The Environment and Animal Society of Taiwan (EAST) yesterday encouraged consumers to support companies taking action to improve animal welfare, after Dairy Farm International Holdings, parent company of IKEA Taiwan, last week vowed to switch to cage-free eggs for its restaurants in Taiwan and Hong Kong.
Dairy Farm would introduce cage-free eggs to all 10 of its IKEA restaurants in Taiwan and Hong Kong by the end of next year, and is working with local and international suppliers to meet the goal, it said in a news release on Friday.
The company is also launching a new value range of cage-free eggs under its Meadows Brand in Hong Kong and Singapore, where the eggs would be sold at supermarkets and hypermarkets from the second quarter of next year without big price jumps, it said.
Photo: Hung Mei-hsiu, Taipei Times
“As a responsible retailer, we are actively looking to support suppliers who want to make the shift to cage-free, and to making sure our suppliers understand and recognized [sic] the appropriate certified cage free-standards,” the firm said.
EAST, which has long advocated cage-free eggs, yesterday welcomed the company’s announcement.
IKEA joins leading hypermarket chains in Taiwan, including Carrefour, RT-Mart International and City’super supermarket, in committing to sell cage-free eggs, which reflects increasing consumer sensitivity toward animal welfare, food safety and corporate social responsibility, the group said.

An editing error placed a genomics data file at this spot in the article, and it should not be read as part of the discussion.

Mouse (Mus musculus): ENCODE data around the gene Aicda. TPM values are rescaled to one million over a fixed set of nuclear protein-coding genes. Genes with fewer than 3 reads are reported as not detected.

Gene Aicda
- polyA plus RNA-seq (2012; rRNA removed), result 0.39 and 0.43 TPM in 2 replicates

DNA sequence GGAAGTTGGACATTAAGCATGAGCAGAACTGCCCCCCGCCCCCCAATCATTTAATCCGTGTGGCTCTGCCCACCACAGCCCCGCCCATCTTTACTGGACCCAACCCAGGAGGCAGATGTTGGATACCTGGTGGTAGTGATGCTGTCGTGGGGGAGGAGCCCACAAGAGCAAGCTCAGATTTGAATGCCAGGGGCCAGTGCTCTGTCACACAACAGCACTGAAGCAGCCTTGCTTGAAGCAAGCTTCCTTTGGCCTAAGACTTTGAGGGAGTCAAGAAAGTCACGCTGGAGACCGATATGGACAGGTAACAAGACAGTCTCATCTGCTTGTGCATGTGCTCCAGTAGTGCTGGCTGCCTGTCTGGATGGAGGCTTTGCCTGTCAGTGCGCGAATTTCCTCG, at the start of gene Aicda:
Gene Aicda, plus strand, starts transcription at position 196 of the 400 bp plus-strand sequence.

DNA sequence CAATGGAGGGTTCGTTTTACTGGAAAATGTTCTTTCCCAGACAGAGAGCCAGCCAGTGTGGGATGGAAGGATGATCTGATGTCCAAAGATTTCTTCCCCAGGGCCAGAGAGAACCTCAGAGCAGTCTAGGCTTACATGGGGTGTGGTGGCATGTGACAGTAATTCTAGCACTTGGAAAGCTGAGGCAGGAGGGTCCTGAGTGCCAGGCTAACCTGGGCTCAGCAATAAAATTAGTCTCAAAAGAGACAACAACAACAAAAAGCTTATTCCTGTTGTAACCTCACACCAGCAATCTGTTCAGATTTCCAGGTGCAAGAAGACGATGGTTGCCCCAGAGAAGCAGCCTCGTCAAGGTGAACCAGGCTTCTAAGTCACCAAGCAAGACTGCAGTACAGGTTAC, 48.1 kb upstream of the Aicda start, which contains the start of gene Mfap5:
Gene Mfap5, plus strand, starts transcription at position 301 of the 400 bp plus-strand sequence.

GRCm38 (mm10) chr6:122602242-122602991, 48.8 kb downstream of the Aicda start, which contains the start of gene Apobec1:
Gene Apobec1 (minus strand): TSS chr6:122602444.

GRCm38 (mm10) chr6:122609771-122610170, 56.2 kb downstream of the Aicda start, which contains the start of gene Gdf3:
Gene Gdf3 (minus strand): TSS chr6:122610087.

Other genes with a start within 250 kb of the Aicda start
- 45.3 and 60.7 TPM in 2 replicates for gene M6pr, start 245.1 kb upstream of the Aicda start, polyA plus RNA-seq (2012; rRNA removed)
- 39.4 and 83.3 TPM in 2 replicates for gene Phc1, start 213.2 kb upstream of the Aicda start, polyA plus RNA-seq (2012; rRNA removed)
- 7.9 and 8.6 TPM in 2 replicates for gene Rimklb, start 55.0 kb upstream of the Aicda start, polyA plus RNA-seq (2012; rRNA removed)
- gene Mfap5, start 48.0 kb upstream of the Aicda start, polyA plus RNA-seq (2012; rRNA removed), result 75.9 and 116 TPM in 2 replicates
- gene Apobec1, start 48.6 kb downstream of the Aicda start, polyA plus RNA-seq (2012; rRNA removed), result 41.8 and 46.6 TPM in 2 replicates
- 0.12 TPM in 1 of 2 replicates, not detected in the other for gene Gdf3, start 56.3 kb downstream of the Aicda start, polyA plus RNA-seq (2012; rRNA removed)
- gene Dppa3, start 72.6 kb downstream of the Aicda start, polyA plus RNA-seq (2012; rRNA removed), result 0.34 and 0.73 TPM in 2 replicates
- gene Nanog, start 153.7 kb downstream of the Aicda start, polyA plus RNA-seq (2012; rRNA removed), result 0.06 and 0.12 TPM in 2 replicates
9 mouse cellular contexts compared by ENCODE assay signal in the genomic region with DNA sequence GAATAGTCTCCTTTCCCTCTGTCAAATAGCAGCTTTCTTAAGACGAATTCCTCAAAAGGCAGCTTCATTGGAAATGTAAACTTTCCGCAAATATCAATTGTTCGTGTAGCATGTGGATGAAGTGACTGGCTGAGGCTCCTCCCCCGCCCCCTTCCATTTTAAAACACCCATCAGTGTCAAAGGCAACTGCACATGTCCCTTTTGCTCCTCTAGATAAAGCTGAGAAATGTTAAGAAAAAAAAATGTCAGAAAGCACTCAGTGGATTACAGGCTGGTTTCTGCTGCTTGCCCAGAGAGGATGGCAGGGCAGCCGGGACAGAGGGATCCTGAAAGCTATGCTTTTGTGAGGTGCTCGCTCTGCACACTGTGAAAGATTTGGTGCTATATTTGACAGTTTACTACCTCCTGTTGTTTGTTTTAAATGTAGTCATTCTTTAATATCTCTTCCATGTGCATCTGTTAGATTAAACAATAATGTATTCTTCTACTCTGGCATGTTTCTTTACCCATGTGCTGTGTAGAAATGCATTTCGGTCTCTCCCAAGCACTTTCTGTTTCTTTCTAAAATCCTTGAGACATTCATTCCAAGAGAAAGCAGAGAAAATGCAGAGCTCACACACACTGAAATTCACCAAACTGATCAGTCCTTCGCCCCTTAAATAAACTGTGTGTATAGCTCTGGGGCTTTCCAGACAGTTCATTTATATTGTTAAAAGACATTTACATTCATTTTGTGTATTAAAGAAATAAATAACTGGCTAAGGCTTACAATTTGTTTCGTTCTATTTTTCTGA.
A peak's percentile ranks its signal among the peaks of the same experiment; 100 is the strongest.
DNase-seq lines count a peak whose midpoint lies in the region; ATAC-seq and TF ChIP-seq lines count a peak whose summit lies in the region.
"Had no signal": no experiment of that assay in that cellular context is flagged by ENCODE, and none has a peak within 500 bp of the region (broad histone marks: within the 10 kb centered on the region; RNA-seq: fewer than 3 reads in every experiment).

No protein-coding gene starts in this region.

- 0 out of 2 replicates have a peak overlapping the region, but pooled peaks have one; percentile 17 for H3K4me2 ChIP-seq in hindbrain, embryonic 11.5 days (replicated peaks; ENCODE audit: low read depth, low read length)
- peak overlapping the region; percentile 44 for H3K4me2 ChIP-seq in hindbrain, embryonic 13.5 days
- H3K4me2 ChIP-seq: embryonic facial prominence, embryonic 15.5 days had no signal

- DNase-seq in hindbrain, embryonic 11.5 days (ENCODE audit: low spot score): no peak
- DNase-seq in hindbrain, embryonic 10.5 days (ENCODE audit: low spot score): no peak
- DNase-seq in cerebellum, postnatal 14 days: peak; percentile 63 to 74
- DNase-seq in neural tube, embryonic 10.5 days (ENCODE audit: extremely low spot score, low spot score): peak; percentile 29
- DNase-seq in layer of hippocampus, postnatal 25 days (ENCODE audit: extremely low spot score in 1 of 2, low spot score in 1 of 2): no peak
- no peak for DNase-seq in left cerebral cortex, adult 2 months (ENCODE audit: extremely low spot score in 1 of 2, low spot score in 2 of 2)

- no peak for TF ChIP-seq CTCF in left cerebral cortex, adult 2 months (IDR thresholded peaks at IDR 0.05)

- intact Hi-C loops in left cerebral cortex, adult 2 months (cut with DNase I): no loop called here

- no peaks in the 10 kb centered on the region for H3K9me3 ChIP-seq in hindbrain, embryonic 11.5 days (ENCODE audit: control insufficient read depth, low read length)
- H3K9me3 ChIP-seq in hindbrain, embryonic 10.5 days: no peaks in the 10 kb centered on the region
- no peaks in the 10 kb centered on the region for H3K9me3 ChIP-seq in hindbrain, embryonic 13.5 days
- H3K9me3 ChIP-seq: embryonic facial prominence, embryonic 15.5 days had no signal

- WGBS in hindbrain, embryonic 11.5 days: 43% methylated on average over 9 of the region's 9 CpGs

“The COVID-19 pandemic has reminded us of the need to re-evaluate our relationship with animals and move away from cruel, intensive production systems that force animals to live in suffering and distress,” EAST deputy chief executive Chen Yu-min (陳玉敏) said.
The group also welcomed the furniture giant’s move to launch plant-based versions of its meatballs.
Since Carrefour started promoting cage-free eggs in 2018, the number of its egg items has increased from 14 in 2018 to 24 this year, showing such products are accepted by more consumers, Carrefour Taiwan public relations manager Matthew Chang (張君鴻) said yesterday.
Last year, Carrefour Taiwan started selling tea eggs sourced from cage-free hens, as well as its own brand of cage-free eggs, he said.
Its annual sales of cage-free eggs have increased 10 to 20 percent, he said, adding that Carrefour Taiwan operates 65 hypermarkets and 66 smaller supermarkets.
Due to the change in demand, some of Carrefour’s major suppliers have been encouraging their partner egg farmers to transition to animal-friendly methods, Chang said.
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